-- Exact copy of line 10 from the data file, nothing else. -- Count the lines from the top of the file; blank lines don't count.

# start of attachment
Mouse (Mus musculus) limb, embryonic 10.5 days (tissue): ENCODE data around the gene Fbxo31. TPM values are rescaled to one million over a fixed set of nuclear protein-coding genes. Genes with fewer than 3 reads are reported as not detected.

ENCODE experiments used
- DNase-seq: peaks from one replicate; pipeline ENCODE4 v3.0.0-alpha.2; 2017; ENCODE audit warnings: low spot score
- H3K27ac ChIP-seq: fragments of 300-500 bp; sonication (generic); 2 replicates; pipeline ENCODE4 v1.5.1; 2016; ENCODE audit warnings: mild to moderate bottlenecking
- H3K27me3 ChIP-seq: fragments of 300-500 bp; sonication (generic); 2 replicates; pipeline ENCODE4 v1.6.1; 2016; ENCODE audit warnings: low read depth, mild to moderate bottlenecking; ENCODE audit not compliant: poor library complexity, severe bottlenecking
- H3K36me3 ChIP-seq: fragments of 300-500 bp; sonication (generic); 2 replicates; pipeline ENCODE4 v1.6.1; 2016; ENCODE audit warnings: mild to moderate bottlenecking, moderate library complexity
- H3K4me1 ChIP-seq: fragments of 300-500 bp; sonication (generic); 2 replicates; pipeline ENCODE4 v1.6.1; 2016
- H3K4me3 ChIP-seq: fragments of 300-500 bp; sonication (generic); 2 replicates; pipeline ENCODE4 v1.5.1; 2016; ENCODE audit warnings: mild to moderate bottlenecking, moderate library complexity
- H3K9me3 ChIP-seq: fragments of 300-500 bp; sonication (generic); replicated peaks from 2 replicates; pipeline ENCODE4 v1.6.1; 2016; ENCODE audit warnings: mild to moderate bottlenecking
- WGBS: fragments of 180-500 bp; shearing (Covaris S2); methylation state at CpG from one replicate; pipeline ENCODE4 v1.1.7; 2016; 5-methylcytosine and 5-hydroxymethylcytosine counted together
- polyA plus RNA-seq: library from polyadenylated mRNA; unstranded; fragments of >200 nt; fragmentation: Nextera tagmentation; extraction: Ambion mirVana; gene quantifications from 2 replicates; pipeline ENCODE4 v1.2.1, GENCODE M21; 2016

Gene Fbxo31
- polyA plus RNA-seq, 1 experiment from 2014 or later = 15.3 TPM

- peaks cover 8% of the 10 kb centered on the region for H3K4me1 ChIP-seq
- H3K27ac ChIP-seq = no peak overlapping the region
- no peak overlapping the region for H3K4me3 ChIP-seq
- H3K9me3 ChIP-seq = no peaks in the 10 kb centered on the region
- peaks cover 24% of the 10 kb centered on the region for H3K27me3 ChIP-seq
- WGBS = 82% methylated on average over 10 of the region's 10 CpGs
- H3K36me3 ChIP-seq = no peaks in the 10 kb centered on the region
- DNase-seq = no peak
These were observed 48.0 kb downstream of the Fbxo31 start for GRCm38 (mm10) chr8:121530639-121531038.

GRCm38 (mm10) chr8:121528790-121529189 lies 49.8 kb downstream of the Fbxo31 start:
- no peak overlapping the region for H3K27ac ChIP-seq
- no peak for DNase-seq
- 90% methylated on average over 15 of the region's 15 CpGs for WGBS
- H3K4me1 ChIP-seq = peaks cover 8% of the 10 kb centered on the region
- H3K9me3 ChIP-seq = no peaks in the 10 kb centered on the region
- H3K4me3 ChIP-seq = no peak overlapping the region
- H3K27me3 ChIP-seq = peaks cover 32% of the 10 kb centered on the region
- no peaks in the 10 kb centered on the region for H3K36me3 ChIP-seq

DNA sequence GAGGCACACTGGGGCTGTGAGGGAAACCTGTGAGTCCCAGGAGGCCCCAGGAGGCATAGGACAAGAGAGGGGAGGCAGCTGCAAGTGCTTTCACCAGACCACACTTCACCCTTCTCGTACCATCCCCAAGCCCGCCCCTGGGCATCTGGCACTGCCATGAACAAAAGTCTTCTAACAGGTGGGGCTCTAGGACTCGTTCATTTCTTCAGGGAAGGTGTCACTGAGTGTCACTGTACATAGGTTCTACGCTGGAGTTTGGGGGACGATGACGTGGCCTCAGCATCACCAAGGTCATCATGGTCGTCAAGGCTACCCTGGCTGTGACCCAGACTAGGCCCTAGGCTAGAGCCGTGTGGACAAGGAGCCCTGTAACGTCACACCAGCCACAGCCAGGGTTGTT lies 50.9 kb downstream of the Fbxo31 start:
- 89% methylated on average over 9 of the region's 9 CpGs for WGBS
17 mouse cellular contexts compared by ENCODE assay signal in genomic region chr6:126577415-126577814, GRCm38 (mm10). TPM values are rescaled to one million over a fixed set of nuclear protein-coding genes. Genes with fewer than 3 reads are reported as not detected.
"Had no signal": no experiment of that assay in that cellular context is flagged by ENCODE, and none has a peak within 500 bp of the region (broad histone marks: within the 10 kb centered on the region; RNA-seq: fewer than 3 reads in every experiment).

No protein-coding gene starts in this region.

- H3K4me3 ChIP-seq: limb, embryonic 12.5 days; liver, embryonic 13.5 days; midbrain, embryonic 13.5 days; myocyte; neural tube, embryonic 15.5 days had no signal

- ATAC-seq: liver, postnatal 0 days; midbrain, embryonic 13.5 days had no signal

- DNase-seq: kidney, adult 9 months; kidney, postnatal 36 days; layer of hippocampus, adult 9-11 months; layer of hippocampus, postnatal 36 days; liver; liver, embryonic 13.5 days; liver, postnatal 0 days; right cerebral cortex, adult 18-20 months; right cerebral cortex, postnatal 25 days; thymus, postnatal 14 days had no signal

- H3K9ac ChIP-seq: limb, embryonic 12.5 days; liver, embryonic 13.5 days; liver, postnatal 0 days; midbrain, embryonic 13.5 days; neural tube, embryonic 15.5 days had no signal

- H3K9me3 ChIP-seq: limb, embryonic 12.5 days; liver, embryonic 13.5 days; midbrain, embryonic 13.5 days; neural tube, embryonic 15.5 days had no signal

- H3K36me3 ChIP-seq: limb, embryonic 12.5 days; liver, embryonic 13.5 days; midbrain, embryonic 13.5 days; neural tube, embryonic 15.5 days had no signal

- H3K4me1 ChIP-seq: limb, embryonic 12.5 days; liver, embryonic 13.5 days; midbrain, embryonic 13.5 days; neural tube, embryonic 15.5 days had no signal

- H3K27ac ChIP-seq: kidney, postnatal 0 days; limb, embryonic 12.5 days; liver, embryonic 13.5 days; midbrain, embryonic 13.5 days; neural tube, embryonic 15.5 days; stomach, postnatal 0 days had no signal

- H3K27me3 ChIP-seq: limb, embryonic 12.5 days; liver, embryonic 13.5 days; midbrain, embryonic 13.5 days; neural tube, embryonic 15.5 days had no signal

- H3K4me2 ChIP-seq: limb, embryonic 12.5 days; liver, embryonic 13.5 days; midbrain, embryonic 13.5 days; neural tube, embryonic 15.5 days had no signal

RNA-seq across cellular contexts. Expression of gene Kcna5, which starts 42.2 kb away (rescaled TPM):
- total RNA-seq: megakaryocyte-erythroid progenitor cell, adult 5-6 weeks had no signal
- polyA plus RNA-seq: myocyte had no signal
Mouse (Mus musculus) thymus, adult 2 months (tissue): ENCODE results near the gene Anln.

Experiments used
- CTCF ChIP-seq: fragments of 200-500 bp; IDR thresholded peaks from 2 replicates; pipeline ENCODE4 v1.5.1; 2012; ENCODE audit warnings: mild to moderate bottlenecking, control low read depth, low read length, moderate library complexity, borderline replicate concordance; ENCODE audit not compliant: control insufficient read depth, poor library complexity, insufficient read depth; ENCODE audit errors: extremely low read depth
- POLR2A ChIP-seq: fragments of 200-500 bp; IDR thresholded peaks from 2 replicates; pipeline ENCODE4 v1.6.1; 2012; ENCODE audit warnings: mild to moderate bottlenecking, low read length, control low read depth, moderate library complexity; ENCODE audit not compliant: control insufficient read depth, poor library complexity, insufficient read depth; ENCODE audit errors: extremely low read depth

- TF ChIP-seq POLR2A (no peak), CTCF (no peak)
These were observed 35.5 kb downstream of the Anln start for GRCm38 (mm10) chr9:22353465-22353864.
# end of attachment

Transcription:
- WGBS: fragments of 180-500 bp; shearing (Covaris S2); methylation state at CpG from one replicate; pipeline ENCODE4 v1.1.7; 2016; 5-methylcytosine and 5-hydroxymethylcytosine counted together